My everyday lens is the Sigma 300-800mm f5.6, but I really wish it was a 250-850mm f5.0 A bit more range on both ends and a little larger aperture for better background blur would be freaking awesome! And I don't care that it would cost a couple thousand dollars more or weigh a couple extra pounds.

250-850 f5.0 at 14 pounds and $11,000 would be a heck of a lot more useful than 300-800mm f5.6 at 12 pounds and $8,000.

Michael Steinbach's picture

The fact that Sony owns a hair over 12% of Tamron is the main reason they don’t have the exact same equivalencies in the lenses they produce that would play against Sony. They’re in fact the second largest owner of Tamron. That gives them a lot of pull to keep direct competition from occurring. I like Tamron a lot, but I’m not a fan of the odd focal lengths they’re producing.

Ted Mercede's picture

I must have gotton a "bad" Tamron 24-70 a few years back. Worst lens I had ever bought, so bad in fact that its the only lens I have purchased and returned. Tried it out on vacation with my 5DSR, horrible vignetting up into the 40mm range, barrel distortion, and the absolute worst CA from a lens that I ever shot with. The place I bought it from didn't really want to take it back until I showed them prints from how it shot.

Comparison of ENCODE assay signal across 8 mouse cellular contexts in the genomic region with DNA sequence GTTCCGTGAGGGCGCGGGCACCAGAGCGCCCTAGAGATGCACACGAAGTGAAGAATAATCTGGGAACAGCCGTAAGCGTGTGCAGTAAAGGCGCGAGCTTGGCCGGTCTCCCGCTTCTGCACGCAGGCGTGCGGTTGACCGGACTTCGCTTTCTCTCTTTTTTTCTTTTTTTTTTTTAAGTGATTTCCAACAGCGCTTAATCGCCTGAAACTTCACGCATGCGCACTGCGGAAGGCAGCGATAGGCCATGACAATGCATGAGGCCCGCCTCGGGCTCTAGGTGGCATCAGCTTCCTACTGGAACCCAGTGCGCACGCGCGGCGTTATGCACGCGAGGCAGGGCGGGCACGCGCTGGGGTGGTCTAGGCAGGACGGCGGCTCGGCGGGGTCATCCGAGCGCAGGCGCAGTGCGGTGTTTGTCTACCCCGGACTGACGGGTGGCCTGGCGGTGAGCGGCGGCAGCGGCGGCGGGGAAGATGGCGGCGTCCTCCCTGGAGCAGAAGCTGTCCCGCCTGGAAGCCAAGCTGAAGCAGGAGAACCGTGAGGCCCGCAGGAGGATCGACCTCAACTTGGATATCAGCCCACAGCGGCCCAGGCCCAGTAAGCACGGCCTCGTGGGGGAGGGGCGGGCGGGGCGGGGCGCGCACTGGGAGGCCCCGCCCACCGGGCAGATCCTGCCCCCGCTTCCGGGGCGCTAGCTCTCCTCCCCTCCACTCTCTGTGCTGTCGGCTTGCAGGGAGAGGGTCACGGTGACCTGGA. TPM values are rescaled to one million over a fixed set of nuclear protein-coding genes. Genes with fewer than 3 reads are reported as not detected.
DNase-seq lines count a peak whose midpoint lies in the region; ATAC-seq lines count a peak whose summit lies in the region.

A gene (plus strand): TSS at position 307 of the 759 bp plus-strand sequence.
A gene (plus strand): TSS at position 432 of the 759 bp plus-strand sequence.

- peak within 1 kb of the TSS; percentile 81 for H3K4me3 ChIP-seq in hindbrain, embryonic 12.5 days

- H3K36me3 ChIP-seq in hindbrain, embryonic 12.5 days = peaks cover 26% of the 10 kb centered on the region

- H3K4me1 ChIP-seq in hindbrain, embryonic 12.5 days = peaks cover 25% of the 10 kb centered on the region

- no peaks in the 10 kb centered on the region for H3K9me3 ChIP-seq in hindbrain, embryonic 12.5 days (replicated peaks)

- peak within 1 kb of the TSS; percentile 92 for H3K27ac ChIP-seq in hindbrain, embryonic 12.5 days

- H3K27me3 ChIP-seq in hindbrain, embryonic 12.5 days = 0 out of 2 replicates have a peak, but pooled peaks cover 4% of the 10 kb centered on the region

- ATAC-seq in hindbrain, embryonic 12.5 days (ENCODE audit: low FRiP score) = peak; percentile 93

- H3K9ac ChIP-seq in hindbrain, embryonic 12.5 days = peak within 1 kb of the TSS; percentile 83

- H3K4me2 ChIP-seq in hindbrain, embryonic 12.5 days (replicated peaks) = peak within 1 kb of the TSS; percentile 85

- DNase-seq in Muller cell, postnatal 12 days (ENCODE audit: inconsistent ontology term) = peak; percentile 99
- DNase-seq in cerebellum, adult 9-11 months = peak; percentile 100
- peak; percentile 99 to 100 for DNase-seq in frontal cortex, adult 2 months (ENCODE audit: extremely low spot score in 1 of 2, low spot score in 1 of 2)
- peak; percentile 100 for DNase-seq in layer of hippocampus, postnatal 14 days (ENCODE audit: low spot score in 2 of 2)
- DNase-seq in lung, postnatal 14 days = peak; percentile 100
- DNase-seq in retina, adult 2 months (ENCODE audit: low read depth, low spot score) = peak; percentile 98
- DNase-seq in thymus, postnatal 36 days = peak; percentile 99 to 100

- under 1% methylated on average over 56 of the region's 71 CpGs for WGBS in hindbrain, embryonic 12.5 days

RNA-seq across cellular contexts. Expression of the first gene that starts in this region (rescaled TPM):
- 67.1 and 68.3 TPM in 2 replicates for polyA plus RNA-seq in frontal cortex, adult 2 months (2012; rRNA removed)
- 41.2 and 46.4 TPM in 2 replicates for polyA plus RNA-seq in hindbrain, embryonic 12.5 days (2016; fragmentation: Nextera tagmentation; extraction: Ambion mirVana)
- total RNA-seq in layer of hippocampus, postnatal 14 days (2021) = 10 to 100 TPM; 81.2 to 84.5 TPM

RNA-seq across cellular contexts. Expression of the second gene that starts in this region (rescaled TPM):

From this experience, I am mostly all Canon lens, with the exception of the Sigma Art 50mm, which is amazing.

Spy Black's picture

Not everything Tamron has done is a home run of course. I returned my 24-70 years back when I bought one as well. The image smearing at the edges at 24mm, even stopped down, was just shit. Ironically an older Tamron 28-70 f/2.8 has wound up serving me much better, and is a much lighter and more practical lens.